‘Somi’ is the new feature length release by Taylor Deupree. It follows 2014’s ‘Faint’ and was released on February 3rd, 2017. The release comes packaged as a compact disc inside a 20 page hard-bound book of photographs that inspired Deupree to make the music.

And … what music!

This is a very minimal work – but it is not drone. It has an air between the notation that allows the music to breathe. Itself, the music is comprised of Glockenspiel, electric piano, DX7 and a hand held cassette recorder. But is is loaded with emotion.

Sometimes sombre, always vague – there is an inherent melancholia to the recording. Deupree originally intended to make a follow up to his classic album, ‘Stil.’. Steeped in subtle repetition and very soft electronic sounds, ‘Stil.’ explored themes of timelessness and change. However, where ‘Stil.’ was created using purely electronic sounds (software synthesisers & looping algorithms). I believe Deupree’s ambition was to bring ‘Stil.’ to a new level – to reinterpret the Micro-Sound of ‘Stil.’ with the methodology of how he works today.

With ‘Somi’, apparently Deupree does not use electronic means. Instead opting for the imperfect creation of ‘loops’ by hand. The result is warm, quietly decaying works that utilises sparse, discreet tones and dozens of inter-looped poly-rhythms – the repetitions, or ‘loops’, are constantly falling out of sync and then realigning. It is a very fragile, beautiful work.

While these ideas of phase relationships are not new in music, nor to Deupree’s back-catalogue of work, it is the way he approached to composition of the works that was different – this ‘new methodology’ would have been a lot more difficult to undertake than his past work.

Wrapped up warmly in the sonics of cassette players and cheap built in speakers, ‘Somi’s’ melodies sit quietly, but uneasily.

The process used to create ‘Somi’ is discussed in the book that the compact disc is housed in, written by Deupree:

In my early experiments with repetition I used a host of software-based looping tools which allowed me microscopic control over timing and repetitions. As my aesthetics and work veered toward the more natural and organic I began to incorporate acoustic and found sounds into my compositions. I found the natural variation and irregularities of acoustic instrumentation gave my loops a fragile subtlety that wasn’t available in software. Likewise, moving from software to hardware-based looping devices, and eventually tape loops, introduced a whole universe of beautiful imperfections that only made the repetition more varied and alive.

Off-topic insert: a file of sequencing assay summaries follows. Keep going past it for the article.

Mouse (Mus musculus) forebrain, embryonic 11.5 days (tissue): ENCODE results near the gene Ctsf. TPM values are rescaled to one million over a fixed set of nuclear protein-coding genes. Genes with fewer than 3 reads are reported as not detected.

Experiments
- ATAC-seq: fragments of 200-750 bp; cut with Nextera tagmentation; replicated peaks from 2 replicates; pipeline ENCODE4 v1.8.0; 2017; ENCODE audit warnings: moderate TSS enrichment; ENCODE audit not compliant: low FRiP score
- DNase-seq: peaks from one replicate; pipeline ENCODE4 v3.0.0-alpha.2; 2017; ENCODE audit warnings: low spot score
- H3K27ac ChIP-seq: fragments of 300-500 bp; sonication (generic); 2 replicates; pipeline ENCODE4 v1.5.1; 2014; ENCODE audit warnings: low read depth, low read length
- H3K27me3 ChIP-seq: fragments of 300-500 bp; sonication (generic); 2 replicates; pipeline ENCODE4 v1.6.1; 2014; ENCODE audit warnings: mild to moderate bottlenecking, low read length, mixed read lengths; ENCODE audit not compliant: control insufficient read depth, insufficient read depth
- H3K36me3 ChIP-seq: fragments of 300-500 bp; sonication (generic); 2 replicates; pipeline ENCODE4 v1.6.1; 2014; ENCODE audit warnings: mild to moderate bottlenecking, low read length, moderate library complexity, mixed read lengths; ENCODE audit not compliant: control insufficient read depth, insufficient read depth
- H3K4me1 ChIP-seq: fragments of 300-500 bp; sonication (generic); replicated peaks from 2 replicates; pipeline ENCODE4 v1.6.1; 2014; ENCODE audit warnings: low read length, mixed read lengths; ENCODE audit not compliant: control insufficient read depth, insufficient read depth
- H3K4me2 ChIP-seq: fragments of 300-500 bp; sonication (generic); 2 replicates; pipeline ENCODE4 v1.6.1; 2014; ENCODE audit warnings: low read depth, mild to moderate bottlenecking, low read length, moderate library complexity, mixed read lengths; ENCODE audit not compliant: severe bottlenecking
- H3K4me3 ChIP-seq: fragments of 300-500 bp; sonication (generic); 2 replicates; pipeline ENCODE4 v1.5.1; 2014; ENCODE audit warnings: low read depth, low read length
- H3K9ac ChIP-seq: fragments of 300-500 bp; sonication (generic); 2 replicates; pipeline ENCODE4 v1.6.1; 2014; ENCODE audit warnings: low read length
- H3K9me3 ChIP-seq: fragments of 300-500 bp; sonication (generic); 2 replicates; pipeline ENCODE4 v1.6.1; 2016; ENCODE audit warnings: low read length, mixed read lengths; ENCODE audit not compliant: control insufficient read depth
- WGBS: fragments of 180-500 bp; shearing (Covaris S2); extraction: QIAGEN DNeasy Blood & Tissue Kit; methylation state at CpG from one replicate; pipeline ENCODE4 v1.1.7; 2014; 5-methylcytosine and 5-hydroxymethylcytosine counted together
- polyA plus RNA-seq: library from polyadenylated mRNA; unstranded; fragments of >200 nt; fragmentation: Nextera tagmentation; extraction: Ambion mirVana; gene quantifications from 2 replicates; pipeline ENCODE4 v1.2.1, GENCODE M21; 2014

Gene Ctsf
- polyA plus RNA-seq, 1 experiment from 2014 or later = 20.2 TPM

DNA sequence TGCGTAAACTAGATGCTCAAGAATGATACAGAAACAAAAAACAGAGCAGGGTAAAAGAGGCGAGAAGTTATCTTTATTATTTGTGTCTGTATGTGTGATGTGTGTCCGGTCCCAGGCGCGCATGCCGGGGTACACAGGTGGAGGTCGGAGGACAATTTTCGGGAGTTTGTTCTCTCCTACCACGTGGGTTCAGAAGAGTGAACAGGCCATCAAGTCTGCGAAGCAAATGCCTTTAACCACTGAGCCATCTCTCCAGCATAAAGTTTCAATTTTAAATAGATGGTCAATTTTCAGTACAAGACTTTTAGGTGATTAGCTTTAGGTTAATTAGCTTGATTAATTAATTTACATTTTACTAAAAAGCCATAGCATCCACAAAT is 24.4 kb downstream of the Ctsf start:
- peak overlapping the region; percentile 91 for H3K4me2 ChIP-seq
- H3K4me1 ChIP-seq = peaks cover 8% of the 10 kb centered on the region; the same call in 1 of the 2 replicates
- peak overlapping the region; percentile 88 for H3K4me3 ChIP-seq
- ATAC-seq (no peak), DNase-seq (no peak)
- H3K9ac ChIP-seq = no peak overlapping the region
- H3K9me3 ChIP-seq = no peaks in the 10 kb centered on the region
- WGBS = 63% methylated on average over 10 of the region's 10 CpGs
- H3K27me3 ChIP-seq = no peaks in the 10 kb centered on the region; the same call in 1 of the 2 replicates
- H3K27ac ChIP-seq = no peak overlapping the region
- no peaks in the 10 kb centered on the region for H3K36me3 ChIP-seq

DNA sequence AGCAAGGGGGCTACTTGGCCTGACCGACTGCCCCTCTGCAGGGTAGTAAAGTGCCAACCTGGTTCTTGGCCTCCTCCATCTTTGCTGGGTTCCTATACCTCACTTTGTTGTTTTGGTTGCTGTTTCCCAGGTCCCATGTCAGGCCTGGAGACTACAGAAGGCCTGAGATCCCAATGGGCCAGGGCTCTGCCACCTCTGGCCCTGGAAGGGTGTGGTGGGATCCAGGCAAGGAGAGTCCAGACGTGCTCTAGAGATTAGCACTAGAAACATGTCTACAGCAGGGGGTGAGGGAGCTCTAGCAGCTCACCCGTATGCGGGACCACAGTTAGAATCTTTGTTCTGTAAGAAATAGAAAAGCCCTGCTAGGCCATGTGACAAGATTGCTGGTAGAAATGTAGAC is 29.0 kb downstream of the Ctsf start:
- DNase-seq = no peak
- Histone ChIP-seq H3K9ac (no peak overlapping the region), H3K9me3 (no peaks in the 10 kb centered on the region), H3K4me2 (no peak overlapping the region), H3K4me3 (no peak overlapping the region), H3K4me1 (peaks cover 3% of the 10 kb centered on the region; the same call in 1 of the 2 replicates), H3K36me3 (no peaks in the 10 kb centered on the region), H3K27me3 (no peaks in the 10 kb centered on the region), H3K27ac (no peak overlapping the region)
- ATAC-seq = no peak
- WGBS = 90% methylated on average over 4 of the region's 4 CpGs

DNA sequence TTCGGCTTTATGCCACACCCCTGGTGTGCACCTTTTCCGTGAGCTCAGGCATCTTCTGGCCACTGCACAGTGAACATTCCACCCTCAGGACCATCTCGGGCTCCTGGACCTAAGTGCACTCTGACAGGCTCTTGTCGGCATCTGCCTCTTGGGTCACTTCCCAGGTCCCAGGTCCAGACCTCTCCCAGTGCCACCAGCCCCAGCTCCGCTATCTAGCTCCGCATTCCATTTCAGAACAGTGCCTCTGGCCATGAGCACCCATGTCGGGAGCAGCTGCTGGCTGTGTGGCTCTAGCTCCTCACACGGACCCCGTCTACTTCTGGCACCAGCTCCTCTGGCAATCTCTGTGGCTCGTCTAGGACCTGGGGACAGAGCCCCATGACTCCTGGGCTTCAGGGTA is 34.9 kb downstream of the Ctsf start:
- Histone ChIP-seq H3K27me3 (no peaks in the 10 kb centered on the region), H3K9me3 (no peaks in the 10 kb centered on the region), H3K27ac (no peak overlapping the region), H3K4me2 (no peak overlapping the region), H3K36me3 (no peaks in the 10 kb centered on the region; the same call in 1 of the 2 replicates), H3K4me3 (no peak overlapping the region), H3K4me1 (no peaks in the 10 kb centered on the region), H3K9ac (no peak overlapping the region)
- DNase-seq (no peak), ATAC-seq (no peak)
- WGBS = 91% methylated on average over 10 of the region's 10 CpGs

When I was conceiving the ideas for a new album, that would become Somi, I wanted to take the looping another step further into the imperfect and started experimenting with “hand-made” or manually created loops. With this technique, instead of using any looping devices at all, software or hardware, I would simply play phrases over and over, at a specified temporal division, for the length of the composition. What I found was that my “loops” still remained repetitive but now had the added irregularity of slight timing and timbral variations, because every note and every cycle was played by hand.

The further I explored this technique the more I found that the fewer notes I played during each cycle the better multiple passes and tracks would layer with each other. Each layer, each manual “loop” would also have different lengths. Perhaps the first would repeat every 19 seconds, and then the second every 12 seconds, and another at 64 seconds, and so on. I found as I stuck to a strict looping timer (as much as I could by watching it and playing by hand) notes from each layer would fall on top or in between previous tracks at random locations and create interesting relationships and phrases. Each layer would repeat at different intervals, the equivalent of having a dozen different time signatures in one piece of music. – Taylor Deupree, April, 2016